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Archway's defense against CPO not totally unfounded.

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Archway have begun their arguments to the high court against the government's Compulsory Purchase Order and those arguments aren't as flimsy as you might think.

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The High Court proceedings surrounding Tottenham Hotspur's Compulsory Purchase Order (CPO) for the purchase of the land which Archway Sheet Metal Works currently sits on began in earnest this morning. Archway's representative, QC Christopher Lukkart-Mummery began the morning session by presenting the two  prongs of Archway's challenge to Tottenham's acquisition of Archway's land.

The three points are this: (1) the CPO itself is not legal because compulsory purchase orders were never meant to apply to 56,000 seat stadiums; (2) there are serious doubts as to whether or not the stadium will actually ever be built; and (3) there have been material changes to the plan in recent years, which make the CPO untenable. Mr. Lukkart-Mummary addressed only those first two in the morning session and will pick up on the third later this afternoon.

Based on my rudimentary understanding of American law and my much more rudimentary understanding of English law, it seems as though the first argument is the strongest. From my understandings, CPO's are similar, though not identical, to the American legal principle of eminent domain. Basically, this allows the government or one of its agents to acquire (read: force the purchase of) privately held property for public use. That compensation usually must be fair market value.

In this matter, one would have to imagine that Tottenham made every effort to offer Archway's owners fair market value and then some, before turning to a CPO. Regardless, the land being purchased needs to be being used for some sort of public betterment. The usual example is buying houses or land to build motorways. Archway are asserting that the stadium is not for public betterment and, as such, is illegal. This is a pretty strong argument. Archway, allegedly, sits on the site of the center circle for the proposed stadium. It's not on the site of a parking lot, or the Lillywhite House or any of the other things that might actually benefit the community. Tottenham and the government, will likely be forced to show how their stadium will serve to better the community.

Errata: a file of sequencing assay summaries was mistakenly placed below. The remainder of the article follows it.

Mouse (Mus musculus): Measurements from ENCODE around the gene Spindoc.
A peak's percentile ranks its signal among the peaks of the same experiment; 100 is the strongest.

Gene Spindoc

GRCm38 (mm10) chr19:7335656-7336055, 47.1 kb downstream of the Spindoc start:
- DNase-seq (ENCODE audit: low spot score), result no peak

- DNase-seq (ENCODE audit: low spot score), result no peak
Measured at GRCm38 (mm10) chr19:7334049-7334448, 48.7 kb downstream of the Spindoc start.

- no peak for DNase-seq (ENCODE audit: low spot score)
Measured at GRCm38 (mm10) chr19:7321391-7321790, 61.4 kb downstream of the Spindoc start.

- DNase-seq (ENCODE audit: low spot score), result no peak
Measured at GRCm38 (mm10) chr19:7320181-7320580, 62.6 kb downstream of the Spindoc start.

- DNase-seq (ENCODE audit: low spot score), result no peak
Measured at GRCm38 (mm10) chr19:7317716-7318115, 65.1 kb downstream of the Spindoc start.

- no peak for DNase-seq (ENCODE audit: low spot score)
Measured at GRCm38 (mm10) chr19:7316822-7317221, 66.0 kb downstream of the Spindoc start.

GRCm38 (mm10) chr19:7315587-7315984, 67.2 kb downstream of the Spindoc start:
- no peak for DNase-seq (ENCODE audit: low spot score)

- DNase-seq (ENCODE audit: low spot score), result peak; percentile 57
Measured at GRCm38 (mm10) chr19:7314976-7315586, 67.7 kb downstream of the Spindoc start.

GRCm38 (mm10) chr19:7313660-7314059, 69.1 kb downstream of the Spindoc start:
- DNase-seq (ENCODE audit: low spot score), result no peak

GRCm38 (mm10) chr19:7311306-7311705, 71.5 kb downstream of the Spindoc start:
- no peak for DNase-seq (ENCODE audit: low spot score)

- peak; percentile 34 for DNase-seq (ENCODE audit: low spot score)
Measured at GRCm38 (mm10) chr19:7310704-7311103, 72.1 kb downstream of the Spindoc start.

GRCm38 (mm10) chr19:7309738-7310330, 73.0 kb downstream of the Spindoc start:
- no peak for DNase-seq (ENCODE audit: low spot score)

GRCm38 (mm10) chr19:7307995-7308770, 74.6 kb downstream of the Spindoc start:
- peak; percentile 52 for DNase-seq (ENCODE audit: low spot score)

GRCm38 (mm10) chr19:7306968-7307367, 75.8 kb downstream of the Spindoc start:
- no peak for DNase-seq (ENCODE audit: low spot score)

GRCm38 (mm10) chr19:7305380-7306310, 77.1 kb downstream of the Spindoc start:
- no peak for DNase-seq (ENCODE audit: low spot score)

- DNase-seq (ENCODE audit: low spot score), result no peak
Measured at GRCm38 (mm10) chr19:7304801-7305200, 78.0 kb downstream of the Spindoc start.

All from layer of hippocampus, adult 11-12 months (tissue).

The remaining points of Archway's argument are slightly more flimsy. Mr. Lukkart-Mummary relies on Spurs failed application to move to the Olympic Stadium as an example of a reason why there is serious doubt as to whether Spurs will actually ever deliver a stadium. In fairness, that application was made by Spurs over doubts that they would be able to acquire the land needed for the stadium, which in hindsight, seem pretty well founded. Since that gambit failed, Spurs have put all their eggs in the Northumberland Development Project (NDP) basket.

This afternoon, I expect Mr. Lukkart-Mummary will address how the plan for the stadium has been materially altered since it was first unveiled in 2007. Now, 8 years later, due largely to the reluctance of local landowners and the difficulty in procuring government approval for the project, Spurs plans for the construction have been drastically altered. I fail to see how this point could save Archway, but perhaps there's an argument there that I'm not seeing.

So, as a recap, Archway's three points do have some merit, though their strongest appears to be simply challenging the legality of the CPO itself. The afternoon session has just kicked off and you can follow it all thanks to the Haringey Independent.